If you need secure storage and transport set up a VPN and use it to connect from the remote to the place where the files are, and store those files in that place on an encrypted filesystem using an OS you trust (which is most-emphatically NOT Windows.)

Dropbox is fine for pictures of your cat -- if you don't give a **** who gets their hands on them.

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Winding it down.
Chemdude
Posts: 11
Incept: 2017-08-29

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Is there any reason to hope that there may be an open, FreeBSD-based smartphone? Or are the economics of such a project too poor to draw entrepreneurial interest. Any color you may be able to add on the issue would be gratefully appreciated!

I only ask because my own experiences with running FreeBSD as a storage server and separately as a router have been stellar.

(Great write-up on the FreeBSD laptop! Thinkpads are fantastic in this regard)
Tickerguy
Posts: 156031
Incept: 2007-06-26
A True American Patriot!
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The issue becomes the RIL, which is closed-source code to talk to the RF side, and that others have tried (e.g. BB10) and gotten nowhere in terms of market acceptance.

Without the apps nobody will buy, and without buyers nobody builds the apps. How do you solve that?

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Struggler
Posts: 4
Incept: 2019-01-28

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Quote: Instead of Dual-Booting the system, why not install your FreeBSD and then create a virtual Windows machine using Virtualbox....?

KD replied: Several reasons: 1. Running FreeBSD under Windows using its hypervisor can be done. But if the point is to NOT run Windows except when you want/need it that's self-defeating.

I thought the idea was that FreeBSD is the OS, and Windows doesn't run unless you open the VM and boot Windows inside it.

This stuff is important to me. I need a new laptop, I don't want Mac, and I would rather go offline than use Windows10. I was going to go Linux + WINE but I am as worried as everyone else by what is happening. I would like to try FreeBSD - but I couldn't cope with the setup described here because if I made any mistakes at all I'd be stuffed, I simply wouldn't know what to do. But I might be able to set up FreeBSD and a VM without driving myself insane.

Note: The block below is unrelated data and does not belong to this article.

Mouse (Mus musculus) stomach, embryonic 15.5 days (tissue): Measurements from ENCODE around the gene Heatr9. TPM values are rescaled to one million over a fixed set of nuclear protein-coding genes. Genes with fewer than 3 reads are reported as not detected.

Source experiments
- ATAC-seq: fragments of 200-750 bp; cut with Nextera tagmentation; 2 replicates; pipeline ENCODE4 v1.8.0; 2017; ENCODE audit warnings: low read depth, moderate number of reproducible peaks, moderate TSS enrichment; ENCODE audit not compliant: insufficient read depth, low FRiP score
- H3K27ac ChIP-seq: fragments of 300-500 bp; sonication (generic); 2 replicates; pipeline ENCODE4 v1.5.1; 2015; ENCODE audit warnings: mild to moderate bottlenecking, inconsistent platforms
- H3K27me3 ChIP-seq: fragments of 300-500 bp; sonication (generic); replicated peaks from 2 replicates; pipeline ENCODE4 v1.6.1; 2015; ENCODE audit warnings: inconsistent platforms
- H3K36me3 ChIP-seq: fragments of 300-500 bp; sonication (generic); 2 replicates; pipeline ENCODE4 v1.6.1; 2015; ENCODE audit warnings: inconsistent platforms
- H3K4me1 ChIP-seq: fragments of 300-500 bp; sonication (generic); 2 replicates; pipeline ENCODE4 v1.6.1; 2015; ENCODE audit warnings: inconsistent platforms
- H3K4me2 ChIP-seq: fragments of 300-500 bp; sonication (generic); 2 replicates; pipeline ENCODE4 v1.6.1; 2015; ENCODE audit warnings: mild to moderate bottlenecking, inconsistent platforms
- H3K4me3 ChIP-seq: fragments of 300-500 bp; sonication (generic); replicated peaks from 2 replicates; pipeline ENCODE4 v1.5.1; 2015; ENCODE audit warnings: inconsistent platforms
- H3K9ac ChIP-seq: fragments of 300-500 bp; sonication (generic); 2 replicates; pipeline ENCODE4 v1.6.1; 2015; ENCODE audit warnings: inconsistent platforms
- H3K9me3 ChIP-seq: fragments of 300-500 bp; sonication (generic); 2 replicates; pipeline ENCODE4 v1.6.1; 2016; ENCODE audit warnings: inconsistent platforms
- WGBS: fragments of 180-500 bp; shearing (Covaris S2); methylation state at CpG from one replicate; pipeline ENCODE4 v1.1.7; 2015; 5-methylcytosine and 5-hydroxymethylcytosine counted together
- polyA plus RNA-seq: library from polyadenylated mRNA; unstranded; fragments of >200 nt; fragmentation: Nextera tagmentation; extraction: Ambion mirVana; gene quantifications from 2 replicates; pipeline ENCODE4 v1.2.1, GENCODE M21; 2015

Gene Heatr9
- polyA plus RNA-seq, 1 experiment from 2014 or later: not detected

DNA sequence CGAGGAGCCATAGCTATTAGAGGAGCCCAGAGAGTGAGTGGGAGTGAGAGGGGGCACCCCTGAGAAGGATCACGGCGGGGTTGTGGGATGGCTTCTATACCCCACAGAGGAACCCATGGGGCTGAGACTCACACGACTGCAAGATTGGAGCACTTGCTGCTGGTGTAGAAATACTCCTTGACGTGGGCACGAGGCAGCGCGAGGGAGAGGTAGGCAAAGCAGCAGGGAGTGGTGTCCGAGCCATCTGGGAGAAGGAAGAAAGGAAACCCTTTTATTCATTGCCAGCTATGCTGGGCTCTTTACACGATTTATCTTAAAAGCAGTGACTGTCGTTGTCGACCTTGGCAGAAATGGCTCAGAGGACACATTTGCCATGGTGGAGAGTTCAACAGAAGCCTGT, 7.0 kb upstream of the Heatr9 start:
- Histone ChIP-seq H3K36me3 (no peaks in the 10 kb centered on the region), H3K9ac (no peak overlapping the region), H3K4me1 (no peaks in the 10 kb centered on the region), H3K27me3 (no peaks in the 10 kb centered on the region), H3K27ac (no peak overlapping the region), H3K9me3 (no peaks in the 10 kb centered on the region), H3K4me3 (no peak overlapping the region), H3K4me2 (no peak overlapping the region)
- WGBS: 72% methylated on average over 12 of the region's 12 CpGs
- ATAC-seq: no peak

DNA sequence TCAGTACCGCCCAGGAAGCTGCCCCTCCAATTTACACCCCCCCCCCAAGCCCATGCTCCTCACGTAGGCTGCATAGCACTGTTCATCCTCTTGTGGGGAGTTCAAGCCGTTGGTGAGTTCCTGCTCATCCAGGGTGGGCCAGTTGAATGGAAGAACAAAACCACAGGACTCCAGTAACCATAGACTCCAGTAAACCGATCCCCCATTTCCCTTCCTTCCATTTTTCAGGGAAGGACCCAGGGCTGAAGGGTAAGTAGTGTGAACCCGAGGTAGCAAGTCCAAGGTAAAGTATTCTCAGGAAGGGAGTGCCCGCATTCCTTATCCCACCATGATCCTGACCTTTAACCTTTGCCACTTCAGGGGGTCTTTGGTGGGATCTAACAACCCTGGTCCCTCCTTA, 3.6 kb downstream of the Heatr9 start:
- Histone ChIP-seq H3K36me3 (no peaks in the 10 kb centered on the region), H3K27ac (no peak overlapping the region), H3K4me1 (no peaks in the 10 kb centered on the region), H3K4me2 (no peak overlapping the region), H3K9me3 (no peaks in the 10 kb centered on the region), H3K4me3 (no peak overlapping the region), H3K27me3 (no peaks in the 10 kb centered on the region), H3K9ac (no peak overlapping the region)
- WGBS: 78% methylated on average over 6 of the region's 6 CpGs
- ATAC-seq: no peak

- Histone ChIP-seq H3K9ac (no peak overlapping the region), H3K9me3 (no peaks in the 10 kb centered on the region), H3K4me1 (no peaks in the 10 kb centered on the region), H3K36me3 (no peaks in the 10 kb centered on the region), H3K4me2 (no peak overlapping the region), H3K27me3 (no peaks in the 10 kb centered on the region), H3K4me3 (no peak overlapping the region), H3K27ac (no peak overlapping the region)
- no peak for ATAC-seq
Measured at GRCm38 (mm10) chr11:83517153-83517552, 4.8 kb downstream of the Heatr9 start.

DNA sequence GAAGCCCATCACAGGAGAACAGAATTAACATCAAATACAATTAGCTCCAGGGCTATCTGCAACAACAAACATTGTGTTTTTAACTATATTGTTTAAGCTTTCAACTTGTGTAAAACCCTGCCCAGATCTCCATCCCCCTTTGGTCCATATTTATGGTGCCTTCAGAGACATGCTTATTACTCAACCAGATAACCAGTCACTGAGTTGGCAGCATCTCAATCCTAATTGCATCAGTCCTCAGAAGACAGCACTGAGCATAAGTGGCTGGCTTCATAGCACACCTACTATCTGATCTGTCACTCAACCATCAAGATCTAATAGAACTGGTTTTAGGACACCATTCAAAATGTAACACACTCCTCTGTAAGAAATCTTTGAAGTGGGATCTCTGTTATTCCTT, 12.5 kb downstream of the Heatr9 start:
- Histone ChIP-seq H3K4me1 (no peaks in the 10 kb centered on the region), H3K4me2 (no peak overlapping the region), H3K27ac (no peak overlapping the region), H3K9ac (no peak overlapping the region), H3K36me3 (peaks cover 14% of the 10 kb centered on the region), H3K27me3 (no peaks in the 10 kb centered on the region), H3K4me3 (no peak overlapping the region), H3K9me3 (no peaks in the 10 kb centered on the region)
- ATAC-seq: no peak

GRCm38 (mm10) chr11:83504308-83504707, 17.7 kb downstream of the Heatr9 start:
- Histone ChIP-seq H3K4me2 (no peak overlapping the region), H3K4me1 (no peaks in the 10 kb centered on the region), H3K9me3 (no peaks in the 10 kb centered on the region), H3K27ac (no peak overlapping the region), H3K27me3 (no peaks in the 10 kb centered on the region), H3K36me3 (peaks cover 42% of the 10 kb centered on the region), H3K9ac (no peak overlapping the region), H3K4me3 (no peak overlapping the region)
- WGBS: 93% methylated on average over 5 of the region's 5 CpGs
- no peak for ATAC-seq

OTOH are there any laptops still made that will run Windows7?
Tickerguy
Posts: 156031
Incept: 2007-06-26
A True American Patriot!
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FreeBSD has WINE as well, and to a material degree it works. The problem of course is when it doesn't, and there's a performance hit involved in using it.

Using FreeBSD as the host runs into potential licensing issues, because the license is hardware-bound and may not activate when run in a VM. I haven't tried it but unless you have a volume license that is hardware-agnostic it probably won't. The OEM licenses that companies buy from Microsoft are tied to the hardware architecture in question and by definition a VM is not going to match it.

Frankly, dual-boot is IMHO the better choice unless you need access to both at once, THEN you want the VM answer. VMs are great in their intended use, which is of course more than one environment running at one time.

Again on a desktop it might make sense. Maybe. But on a laptop I would argue it rarely if ever does.

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Winding it down.
Maurevel
Posts: 620
Incept: 2009-06-14

Canada
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Many thanks for this write-up.
Rufust445
Posts: 789
Incept: 2007-08-11

Emerald City
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Porteno wrote..
Karl, I immensely respect your writing and positions, but I gotta call ya out on still using Lenovo, even refurbished.

Lenovo has shipped very questionable BIOS level software before: see footnote 1., and they're not above shipping baked in crapware multiple times: see 2.


What he said. The rest is a far deeper dive than I'd care to take w.o getting a headache.

Sent from my HP Elite Book (pre-2011) running Linux Mint 17.3.
(in dual boot w. Windows 10)